By Isabel Conway
New England and locations in Massachusetts are poised for an influx of ‘Little Women’ movie fans to locations throughout the state that feature in the much talked of period-drama starring our own Saoirse Ronan.
The stunning period-drama, featuring a star-studded cast which also includes Laura Dern, Meryl Street and Emma Watson was filmed in stately homes and classic New England farmhouses across the state. A ballroom scene was shot at Boston’s Fairmont Copley Plaza Hotel and Prescott House, a beautiful mansion across from Boston Common, reflecting affluent Beacon Hill life in the late 1800s.
A string of locations, including some monumental houses open to the public are sure to become tourist attractions because of the widely praised movie, based on the classic novel by Louisa May Alcott.
Travel Times passed by a few sumptuous properties and manicured gardens that were chosen as locations for Little Women during my late autumnal road trip in New England. The birthplace of the United States, New England is brimming with colonial era ambience, culture and history.
Our road trip covering swaths of Massachusetts, part of Connecticut and a flit around the Rhode Island coastline was not without the odd hazard such as getting lost in a storm that killed our GPS signal, encountering belting rain and freeway grid lock. It started on a high note though. The four times weekly year round Aer Lingus winter service – a daily route operates from March 29 until October 9, 2020 – from Dublin direct to Bradley Airport outside Hartford, Connecticut aboard a brand new Airbus A321 neo LR is a welcome surprise. We are upgraded to business class and cocooned in comfort and well- being for just over six hours in the air.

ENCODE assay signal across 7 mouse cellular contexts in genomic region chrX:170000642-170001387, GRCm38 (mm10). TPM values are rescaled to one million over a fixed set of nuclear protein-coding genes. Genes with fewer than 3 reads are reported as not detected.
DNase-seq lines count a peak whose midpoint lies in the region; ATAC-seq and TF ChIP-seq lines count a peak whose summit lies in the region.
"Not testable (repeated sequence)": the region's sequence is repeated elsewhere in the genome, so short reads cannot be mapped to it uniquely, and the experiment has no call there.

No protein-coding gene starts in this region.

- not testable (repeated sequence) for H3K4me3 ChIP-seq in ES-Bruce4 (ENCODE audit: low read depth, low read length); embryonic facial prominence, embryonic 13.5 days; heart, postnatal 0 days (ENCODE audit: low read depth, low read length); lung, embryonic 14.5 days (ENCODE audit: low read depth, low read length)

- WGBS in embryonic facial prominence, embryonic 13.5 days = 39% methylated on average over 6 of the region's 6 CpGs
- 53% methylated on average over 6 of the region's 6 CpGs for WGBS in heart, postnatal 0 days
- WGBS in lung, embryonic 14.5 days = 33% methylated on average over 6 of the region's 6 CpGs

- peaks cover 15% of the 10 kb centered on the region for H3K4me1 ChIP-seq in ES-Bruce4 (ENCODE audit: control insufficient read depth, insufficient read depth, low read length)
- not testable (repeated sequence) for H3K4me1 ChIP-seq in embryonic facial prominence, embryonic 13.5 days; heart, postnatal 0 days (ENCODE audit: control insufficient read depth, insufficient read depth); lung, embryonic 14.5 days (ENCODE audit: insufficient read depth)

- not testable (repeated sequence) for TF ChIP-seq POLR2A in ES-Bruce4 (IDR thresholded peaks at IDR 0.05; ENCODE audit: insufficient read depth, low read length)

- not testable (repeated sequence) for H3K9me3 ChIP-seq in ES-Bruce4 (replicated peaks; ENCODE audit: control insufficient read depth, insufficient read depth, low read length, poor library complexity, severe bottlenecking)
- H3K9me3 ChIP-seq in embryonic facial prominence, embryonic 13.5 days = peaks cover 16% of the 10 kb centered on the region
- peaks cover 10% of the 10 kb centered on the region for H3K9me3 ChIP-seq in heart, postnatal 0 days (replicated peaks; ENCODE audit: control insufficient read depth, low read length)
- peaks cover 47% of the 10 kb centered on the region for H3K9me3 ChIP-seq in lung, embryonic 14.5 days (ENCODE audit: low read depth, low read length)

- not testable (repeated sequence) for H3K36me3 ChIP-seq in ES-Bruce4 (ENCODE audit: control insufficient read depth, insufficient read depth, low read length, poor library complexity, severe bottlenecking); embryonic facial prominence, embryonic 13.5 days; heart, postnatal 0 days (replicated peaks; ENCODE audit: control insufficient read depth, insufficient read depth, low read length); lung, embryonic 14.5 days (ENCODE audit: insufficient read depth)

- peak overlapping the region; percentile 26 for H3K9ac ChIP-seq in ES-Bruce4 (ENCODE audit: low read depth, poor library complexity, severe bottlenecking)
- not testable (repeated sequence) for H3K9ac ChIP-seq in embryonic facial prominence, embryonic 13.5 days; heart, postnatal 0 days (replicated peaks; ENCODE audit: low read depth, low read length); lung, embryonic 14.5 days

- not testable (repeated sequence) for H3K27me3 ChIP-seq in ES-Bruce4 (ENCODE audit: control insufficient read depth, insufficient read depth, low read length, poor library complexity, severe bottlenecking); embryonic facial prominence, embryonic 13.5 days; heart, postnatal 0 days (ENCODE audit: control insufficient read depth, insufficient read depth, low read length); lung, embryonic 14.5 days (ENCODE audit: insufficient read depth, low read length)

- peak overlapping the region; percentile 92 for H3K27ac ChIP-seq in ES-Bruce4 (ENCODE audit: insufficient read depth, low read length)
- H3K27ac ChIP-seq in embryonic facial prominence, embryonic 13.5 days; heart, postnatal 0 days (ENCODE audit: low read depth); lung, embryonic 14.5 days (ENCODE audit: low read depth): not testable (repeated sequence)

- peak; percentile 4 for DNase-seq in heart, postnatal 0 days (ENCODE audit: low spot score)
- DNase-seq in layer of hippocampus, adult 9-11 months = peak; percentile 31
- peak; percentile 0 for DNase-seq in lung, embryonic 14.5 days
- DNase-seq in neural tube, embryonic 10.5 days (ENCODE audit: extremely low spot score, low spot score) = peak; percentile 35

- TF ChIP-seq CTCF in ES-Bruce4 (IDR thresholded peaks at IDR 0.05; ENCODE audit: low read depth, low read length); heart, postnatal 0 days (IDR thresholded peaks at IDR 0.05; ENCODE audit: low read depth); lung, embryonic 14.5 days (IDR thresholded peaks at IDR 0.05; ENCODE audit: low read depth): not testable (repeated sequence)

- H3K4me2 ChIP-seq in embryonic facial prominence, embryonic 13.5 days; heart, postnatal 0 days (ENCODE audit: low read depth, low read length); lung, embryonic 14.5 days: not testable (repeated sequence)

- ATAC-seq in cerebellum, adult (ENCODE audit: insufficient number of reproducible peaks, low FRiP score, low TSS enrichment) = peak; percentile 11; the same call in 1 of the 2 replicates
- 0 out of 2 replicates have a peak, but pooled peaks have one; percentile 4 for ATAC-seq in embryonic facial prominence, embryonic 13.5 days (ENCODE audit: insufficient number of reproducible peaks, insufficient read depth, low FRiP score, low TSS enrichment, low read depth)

Lulled into happy mode we take charge of our gleaming KIA white saloon automatic rental from Hertz. My companion Ann efficiently sets up the ‘Never Lost’ GPS navigation and we hit the road. We are a little disappointed not to be setting off as Thelma and Louise had done in the hit movie in a shiny low slung convertible, but the skies were ominous.
The plan is to kayak in the Berkshires, hike a famous walking path, discover white sand beaches, mountain views, brilliant fall foliage and over indulge on lobster and blueberry pie. Zig zagging back and forth across western Massachusetts, Rhode Island and Connecticut, we enjoyed classic clam chowder and fresh seafood at the lovely Madison Beach Hotel (www.curiocollection3.hilton..com/madison ) on the Connecticut Madison shoreline with its own private beach. In Newport where our boat trip was cancelled due to bad weather we drowned our disappointment with more steaming bowls full of clams, potatoes, onions, bacon and cream at 22 Bowen’s Wine Bar & Grille (www.22bowens.com).
Newport’s biggest attraction, apart from America’s Cup style yachts in its harbour and cruises out to sea are its gilded age jaw dropping homes that hug the Rhode Island cliffs. Known as summer “cottages” they were owned by the richest of the rich who liked to outdo each other in extravagance and status.
Next year marks the 400th anniversary of the sailing of the Mayflower when the hardy one hundred early settlers arrived from Plymouth England, ill equipped for the misery and harshness of their new surroundings. At Plimoth Plantation (www.plimoth.org) which overlooks Cape Cod, the colony comes alive at a faithfully reconstructed 17th century village outside the picturesque town of Plymouth where the new arrivals first settled. The costumed residents are faultlessly portrayed by actors speaking in authentic old English as they go about their daily chores. Visitors who fancy mingling with them can hire pilgrim clothing.